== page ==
October arrived, the weather turned freezing cold, with rain and snow. The pack was accused of killing two more cows. The cows may have been sick or hurt, no one knows. With thousands of cattle, some are always on the decline but now the stage was set for an aerial massacre. You know the rest of this tragic story. Two wolves are said to have survived. They have been heard howling mournfully for their pack.

Basin Butte ”Uncle Wolf”

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There are 71 million wildlife watchers in the United States., who generate 45 billion dollars in revenue.. Wildlife viewers come to Idaho to watch wolves and other wildlife, not livestock. Slaughtering wolves is bad for Idaho’s reputation and hurtful to state tourism.

We don’t control what ranchers do on their private land BUT the American public has the right to demand fair PUBLIC LAND policy.. This land belongs to all our citizens, not just ranchers.

Americans do not want wildlife eradicated for the livestock industry. Ranchers must be held accountable for managing their livestock.

Like any business venture, ranching has risks. If ranchers aren’t willing or able to care for their investment, without using the federal government as their own wolf extermination service, they should get their cattle off our public lands. 66% of Idaho is public land. Wolves are native to the SNRA, not cattle. Why should the wolf pay the ultimate price because of sloppy ranching practices, or be subjugated to cattle?

Myself and my friends, are BOYCOTTING Idaho products, businesses, including big game outfitters until this wolf killing madness stops.

SPEAK UP AND PROTEST THE THANKSGIVING WEEK SLAUGHTER!

Idaho Wildlife Services has a long list of wolf packs in their sights, will the killing be repeated this winter with a green light from IDFG?

Please E-Mail Idaho Governor Butch Otter and the IDFG wolf managers:

http://gov.idaho.gov/WebRespond/contact_form.html

cal.groen@idfg.idaho.gov

jon.rachael@idfg.idaho.gov

jim.lukens@idfg.idaho.gov

jim.unsworth@idfg.idaho.gov

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STOP WOLF KILLING

Petition From change.org…Please sign.

http://www.change.org/actions/view/stop_wolf_killing

Photos: All Photos by Idaho WildWolf Images Copyright 2008.

Posted in: Idaho wolves, Wildlife Services War on Wildlife, aerial gunning of wolves, Wolf Wars

Tags: aerial gunning of wolves, wolves in the crossfire, wolf extermination, Stanley, Idaho, Basin Butte Pack, Wildlife Services

Wildlife Services Brutality Exposed, WildEarth Guardians Sues….

“An Arizona wildlife official photographed these heads of mountain lions killed to “protect” cattle in 1989 by Wildlife Services, formerly Animal Damage Control, and provided to the state agency for research. In 2005, Wildlife Services killed 330 mountain lions nationally.”

UPDATE: May 6, 2012

I’m pulling this post back up to the top of the blog because the SacBee posted the third part of their expose on Animal Damage Control  Wildlife Services today.  Please scroll down for link.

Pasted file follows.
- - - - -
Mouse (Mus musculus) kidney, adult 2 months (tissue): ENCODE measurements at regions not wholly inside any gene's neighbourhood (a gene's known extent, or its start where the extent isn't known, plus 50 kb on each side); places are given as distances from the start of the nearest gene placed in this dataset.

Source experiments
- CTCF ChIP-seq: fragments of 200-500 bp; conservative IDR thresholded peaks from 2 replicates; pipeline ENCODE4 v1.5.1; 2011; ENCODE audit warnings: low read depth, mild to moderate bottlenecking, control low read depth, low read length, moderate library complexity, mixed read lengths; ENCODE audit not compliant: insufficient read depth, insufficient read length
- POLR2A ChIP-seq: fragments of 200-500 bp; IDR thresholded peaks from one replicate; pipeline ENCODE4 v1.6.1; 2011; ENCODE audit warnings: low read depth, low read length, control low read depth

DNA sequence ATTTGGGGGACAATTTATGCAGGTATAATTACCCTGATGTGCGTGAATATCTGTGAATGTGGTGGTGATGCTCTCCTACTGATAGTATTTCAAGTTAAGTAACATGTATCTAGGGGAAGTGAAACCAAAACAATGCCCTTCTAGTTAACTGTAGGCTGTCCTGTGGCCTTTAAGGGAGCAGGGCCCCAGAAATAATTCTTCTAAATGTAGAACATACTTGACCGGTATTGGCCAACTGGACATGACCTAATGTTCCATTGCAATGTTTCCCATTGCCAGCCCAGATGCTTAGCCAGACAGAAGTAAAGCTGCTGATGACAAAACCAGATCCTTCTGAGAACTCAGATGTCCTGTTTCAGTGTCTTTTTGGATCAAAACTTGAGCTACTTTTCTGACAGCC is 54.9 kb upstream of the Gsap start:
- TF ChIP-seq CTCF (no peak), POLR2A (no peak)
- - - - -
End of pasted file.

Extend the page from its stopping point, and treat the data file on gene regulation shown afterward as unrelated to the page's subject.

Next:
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It’s been a long time coming.  Animal Damage Control, better known by the misnomer Wildlife Services,  is finally getting their due.  WildEarth Guardians is suing  the agency and it couldn’t come any sooner.

From the Washington Post:

“They are asking in a lawsuit filed Monday that a federal judge in Nevada shut down the agency that spent $127 million in 2010 to exterminate more than 5 million animals.”

At the same time, in a three-part series,  the Sacramento Bee is exposing the agencies’ dark, dirty secrets.

Wildlife Services is a barbaric federal agency, the extermination arm of the USDA. They relentlessly kill America’s wildlife because agriculture considers any animal that gets in its way to be collateral damage.  This federal  goon squad shoots, traps, poisons, snares and slaughters millions of animals every year and no group of animals has suffered more than predators. The war on wolves, bears, coyotes and mountain lions has been merciless. The suffering this agency causes is immeasurable.

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The Sacramento Bee’s Exposé On Wildlife Services

Deadly Poison 1080 Compound 

The killing agency: Wildlife Services’ brutal methods leave a trail of animal death

By Tom Knudson

Published: Sunday, Apr. 29, 2012 – 12:00 am | Page 1A
Last Modified: Wednesday, May. 2, 2012 – 10:52 pm

First of three parts

The day began with a drive across the desert, checking the snares he had placed in the sagebrush to catch coyotes.

Gary Strader, an employee of the U.S. Department of Agriculture, stepped out of his truck near a ravine in Nevada and found something he hadn’t intended to kill.

There, strangled in a neck snare, was one of the most majestic birds in America, a federally protected golden eagle.

“I called my supervisor and said, ‘I just caught a golden eagle and it’s dead,’ ” said Strader. “He said, ‘Did anybody see it?’ I said, ‘Geez, I don’t think so.’

“He said, ‘If you think nobody saw it, go get a shovel and bury it and don’t say nothing to anybody.’ ”

Read more here: http://www.sacbee.com/2012/04/28/4450678/the-killing-agency-wildlife-services.html#storylink=cpy

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Wildlife Services’ deadly force opens Pandora’s box of environmental problems

By Tom Knudson

Published: Monday, Apr. 30, 2012 – 12:00 am | Page 1A
Last Modified: Wednesday, May. 2, 2012 – 10:52 pm

Second of three parts